Tuesday, September 4, 2012

Hello, Old Friend!

Yesterday I got out to the boat shop after over a month of  running around with the trailer, the new job, and starting graduate school full-time. Luna looked so sweet and lovely as I approached the shop. I climbed up on her keel, situated myself where her "cockpit" will be and lingered for a few moments imagining rolling waves instead of rolling hills. Then I got to work building the L-A-S-T frame! More on that tomorrow.

View from Luna's cockpit.
One thing I've learned about boat building is that the shop needs to be a pleasant place to work. This doesn't necessarily mean lots of expensive tools (I'm still a proponent of using the cheapest functional tools you can get), nor does it mean a climate controlled, deluxe barn. I guess to me it just means less exposure to the elements. The shed I work out of, while the price is right, has a dirt floor and only one wall to the North which makes exposure to all sorts of stuff inevitable.  

A project like this requires thousands of hours. Given this, it is generally best to limit the "excuses" one has to not go out to work during a few spare hours. Sometimes I find myself hesitating to go to the shop because it is 110 degrees outside, or the wind is really high and I don't want to cough and sputter in the heavy Texas dust. I am no delicate petunia, but sometimes that's just a bit too much.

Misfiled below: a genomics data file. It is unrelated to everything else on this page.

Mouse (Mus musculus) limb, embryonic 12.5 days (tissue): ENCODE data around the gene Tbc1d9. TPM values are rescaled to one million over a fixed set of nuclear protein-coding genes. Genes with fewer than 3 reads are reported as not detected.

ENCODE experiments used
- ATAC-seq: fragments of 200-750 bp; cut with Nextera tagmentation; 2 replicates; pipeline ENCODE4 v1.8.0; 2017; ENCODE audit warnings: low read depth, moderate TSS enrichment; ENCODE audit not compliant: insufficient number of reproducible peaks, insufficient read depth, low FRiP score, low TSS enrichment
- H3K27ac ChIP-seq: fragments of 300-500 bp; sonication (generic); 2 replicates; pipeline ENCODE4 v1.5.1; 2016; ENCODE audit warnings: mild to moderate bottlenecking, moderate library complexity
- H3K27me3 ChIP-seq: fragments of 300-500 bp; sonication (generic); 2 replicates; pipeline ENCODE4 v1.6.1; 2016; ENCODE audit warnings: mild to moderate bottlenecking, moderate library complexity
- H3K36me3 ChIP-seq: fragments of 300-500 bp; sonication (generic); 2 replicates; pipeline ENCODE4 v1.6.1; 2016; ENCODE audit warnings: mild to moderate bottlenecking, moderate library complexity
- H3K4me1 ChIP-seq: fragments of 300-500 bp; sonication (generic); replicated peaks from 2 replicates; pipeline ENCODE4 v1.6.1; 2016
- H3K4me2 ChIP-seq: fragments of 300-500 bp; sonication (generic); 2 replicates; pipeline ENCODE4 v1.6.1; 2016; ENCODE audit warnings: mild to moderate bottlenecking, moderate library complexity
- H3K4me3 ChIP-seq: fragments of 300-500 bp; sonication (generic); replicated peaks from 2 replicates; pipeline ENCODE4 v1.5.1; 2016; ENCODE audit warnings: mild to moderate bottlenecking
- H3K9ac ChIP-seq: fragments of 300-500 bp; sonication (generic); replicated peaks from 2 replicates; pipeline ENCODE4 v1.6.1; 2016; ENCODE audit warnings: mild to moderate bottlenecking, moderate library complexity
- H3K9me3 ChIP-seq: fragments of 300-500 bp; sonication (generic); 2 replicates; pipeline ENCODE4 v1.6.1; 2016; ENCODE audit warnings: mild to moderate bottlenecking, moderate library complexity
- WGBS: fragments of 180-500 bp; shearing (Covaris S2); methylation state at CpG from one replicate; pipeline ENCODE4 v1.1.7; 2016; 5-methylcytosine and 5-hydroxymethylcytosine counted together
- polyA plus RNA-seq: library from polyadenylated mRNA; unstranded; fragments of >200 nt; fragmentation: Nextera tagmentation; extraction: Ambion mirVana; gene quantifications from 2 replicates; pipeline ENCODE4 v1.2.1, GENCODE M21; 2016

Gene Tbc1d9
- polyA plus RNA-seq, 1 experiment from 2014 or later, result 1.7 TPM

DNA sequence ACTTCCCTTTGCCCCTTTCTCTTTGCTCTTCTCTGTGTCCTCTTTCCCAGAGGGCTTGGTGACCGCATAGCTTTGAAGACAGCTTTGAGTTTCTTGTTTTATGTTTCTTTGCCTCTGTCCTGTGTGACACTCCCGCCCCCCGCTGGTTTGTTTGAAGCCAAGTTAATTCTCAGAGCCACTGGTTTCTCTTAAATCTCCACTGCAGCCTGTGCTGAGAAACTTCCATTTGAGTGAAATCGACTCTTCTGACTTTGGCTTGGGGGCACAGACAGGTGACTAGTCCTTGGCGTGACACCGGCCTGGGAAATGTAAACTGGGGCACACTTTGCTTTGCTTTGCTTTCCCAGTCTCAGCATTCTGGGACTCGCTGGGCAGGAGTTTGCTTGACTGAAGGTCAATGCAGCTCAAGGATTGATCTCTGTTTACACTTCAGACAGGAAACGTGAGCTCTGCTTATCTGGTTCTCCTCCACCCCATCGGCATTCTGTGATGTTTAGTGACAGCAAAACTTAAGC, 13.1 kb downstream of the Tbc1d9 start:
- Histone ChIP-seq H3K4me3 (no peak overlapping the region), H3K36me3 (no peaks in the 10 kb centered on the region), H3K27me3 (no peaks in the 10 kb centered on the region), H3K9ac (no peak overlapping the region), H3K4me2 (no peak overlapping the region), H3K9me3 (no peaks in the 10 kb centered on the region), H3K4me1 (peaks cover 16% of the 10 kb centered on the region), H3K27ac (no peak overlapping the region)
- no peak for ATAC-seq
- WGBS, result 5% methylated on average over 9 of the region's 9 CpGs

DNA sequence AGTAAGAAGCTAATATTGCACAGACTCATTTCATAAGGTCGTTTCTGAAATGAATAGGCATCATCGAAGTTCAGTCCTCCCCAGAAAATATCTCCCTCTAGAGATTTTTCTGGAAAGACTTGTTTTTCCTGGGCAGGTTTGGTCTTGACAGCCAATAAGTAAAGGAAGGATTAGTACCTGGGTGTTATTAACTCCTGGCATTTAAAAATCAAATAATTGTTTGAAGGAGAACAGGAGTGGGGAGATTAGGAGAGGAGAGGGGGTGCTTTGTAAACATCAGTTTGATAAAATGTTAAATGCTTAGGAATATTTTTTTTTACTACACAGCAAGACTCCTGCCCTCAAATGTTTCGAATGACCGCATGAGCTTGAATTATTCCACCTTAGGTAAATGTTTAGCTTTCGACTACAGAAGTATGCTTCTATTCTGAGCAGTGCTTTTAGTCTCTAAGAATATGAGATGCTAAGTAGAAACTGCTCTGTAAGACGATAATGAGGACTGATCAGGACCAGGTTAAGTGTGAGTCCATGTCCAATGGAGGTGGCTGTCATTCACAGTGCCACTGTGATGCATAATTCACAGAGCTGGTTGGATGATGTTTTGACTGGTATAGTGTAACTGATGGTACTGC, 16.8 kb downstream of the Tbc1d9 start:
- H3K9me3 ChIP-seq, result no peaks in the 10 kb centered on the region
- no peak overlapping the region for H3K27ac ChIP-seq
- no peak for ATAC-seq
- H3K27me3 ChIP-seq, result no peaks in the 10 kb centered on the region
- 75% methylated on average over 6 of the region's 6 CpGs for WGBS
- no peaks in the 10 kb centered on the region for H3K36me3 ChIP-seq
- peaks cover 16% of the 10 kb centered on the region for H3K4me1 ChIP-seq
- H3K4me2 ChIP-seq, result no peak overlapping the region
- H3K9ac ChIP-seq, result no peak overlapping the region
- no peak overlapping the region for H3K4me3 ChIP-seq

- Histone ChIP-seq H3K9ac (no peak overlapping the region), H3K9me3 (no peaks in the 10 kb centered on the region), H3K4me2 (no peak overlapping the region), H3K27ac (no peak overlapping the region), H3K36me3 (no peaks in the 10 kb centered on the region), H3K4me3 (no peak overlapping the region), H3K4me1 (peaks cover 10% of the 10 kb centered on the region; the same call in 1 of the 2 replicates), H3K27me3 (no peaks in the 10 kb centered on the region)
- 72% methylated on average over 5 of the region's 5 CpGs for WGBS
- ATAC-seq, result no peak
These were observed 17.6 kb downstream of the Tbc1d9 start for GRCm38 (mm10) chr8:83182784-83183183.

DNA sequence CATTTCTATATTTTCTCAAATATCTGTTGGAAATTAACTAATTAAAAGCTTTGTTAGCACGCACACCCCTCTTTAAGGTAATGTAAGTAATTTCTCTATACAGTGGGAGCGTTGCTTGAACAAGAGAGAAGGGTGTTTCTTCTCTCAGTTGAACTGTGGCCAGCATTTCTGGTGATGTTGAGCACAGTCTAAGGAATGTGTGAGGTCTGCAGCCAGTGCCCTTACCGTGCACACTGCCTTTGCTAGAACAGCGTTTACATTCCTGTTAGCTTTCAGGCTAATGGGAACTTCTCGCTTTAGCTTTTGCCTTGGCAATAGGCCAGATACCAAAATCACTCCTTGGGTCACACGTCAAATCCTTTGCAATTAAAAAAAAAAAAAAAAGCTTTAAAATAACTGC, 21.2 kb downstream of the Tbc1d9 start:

View of the shop floor.
While I have been less-than-organized all my life, this mess is not all my fault. Let me introduce you to the beautiful part of the USA I call home:

It isn't quite this bad.

Actual view from the back of the shop.
When I moved here a couple of years ago, the ranch was lush and green:

The ranch in September, 2 years ago.

Then the drought hit and we haven't had much rain since. This, combined with the common practice of ranchers in my area desperately clearing the land of all vegetation on the false hope that it might rain (it never does), means it is pretty dusty here. 

While the ridiculous amount of dust might drive me to entertain apocalyptic thoughts, I can't imagine what it's like for the ranchers whose livelihoods depend on the rain. My heart breaks to see the hardworking couple who own the ranch I live on sit on the porch praying for rain as thunderheads roll in-- and then roll out-- without a drop of water hitting the ground. Here's to hoping the drought ends soon.

Boatbuilding in Hindsight
Boat shop requirements for The Next Boat:

1. no month's average temperature may exceed 100 degrees Fahrenheit 

2. the shop must have at least 5 sides (one of these must be a roof)

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